Uneven heating can cause considerable harm to your fudge. It often occurs when using thin cooking pans or pots, resulting in cold and heat spots.

The heat spots can burn the sugar in your mixture, which gives an unpleasant, bitter taste that’s practically impossible to fix. Use a heavy-bottomed, stainless-steel pot or pan to avoid this hitch!

4 – Watching the Heat

Another reason why you should monitor temperature is to prevent the fudge from overheating. If the heat rises above what’s recommended, the butter can separate, turning your fudge greasy.

You can easily prevent this problem with a candy thermometer. Dissolving a greasy fudge in low heat and mixing a cup of water can improve the texture.

5 – Opting for Easier Fudge Recipes

Marshmallow Fluff

There are lots of “quick fudge” recipes that don’t follow the standard fudge-making techniques. Opting for recipes using marshmallow fluff or condensed milk can offer a no-frills experience.

Quick fudge recipes not only save time but are also more forgiving for first-time bakers. Granted, not all fudge enthusiasts consider these quick fudge recipes similar enough to the real deal, but that’s up to you to decide.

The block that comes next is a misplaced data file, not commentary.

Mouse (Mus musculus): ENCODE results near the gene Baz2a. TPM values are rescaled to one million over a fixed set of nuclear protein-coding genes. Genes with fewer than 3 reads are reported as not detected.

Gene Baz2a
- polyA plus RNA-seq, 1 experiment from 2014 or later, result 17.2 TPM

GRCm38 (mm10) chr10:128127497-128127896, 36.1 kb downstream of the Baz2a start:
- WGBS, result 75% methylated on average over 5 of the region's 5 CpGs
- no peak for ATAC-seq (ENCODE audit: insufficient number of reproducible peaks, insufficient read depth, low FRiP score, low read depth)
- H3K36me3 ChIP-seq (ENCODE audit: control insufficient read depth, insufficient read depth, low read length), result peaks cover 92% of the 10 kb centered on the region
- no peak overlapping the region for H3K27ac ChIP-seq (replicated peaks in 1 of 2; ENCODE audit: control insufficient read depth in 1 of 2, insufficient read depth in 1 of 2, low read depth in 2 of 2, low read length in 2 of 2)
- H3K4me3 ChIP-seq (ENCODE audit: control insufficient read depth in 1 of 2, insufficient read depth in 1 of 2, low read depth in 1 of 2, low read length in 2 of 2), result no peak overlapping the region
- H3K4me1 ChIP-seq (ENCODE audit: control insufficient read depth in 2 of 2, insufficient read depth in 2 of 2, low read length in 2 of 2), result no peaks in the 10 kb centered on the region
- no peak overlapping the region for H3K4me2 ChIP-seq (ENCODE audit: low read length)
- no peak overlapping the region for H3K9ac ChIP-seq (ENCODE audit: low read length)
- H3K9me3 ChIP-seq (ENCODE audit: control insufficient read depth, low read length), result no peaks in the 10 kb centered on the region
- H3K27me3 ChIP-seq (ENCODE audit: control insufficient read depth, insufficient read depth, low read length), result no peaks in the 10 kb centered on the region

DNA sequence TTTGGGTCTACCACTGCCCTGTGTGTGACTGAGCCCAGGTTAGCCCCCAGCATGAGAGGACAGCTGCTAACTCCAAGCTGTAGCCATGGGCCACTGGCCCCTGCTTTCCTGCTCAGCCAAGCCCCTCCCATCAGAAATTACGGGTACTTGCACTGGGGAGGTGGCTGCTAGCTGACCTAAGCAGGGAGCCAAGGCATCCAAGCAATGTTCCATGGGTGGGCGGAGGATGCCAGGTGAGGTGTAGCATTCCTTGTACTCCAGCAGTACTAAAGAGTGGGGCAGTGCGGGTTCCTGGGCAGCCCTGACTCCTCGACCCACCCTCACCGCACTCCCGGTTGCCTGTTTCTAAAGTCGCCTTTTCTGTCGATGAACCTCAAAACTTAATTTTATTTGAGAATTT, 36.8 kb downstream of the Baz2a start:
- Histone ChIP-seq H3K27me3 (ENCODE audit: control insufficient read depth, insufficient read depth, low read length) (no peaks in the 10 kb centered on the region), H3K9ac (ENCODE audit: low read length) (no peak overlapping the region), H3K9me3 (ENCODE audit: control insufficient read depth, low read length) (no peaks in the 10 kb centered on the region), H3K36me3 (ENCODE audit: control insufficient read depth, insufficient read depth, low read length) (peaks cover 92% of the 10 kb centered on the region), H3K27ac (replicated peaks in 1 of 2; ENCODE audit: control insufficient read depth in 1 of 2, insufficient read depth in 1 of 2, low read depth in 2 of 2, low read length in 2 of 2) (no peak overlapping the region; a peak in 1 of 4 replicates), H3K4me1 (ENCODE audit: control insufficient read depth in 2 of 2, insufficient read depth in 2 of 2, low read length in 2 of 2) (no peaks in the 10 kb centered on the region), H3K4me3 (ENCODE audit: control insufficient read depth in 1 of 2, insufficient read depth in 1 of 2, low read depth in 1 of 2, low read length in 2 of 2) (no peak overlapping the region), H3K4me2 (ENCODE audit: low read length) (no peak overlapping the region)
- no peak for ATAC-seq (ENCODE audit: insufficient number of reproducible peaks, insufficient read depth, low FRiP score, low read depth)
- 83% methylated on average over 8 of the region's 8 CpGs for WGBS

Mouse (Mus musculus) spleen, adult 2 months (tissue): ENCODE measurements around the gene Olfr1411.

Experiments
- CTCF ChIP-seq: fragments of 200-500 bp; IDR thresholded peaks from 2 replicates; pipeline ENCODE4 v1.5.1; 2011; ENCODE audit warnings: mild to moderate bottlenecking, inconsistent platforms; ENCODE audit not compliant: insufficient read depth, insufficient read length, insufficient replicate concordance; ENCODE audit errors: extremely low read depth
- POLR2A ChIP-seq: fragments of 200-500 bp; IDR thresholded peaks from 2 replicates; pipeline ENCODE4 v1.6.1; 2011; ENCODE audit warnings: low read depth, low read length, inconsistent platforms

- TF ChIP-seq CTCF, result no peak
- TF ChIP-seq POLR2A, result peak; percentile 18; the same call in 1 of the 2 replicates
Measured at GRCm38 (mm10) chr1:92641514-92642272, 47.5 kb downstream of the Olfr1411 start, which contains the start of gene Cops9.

Many folks appreciate the convenience of easy-made fudge recipes. If you find making it in the old-fashioned way difficult, looking into the quick fudge recipes is a solid choice.


How long does it take for a fudge to set?

A fudge usually takes three hours to set after boiling and mixing. For the best results, let your confection sit for the entire night before serving. 

How do you fix a dry fudge?

To fix a dry fudge, you need to rehydrate it. You can do this by letting the fudge sit inside an airtight container with a bowl of water it can absorb overnight.

Why does fudge stay soft?

A fudge will stay soft if you don’t give it enough time to cook. The mixture will have too much water, preventing the fudge from setting regardless of how long you leave it in the fridge.

Final Thoughts

Now you know what to watch out for when making a delightful fudge treat! Incorrect temperature, stirring timing, and cooling time are all factors that can impact whether your fudge sets properly.

If you find old-fashioned fudge recipes tedious, try your hands with other delightful fudge recipes!

Share this post: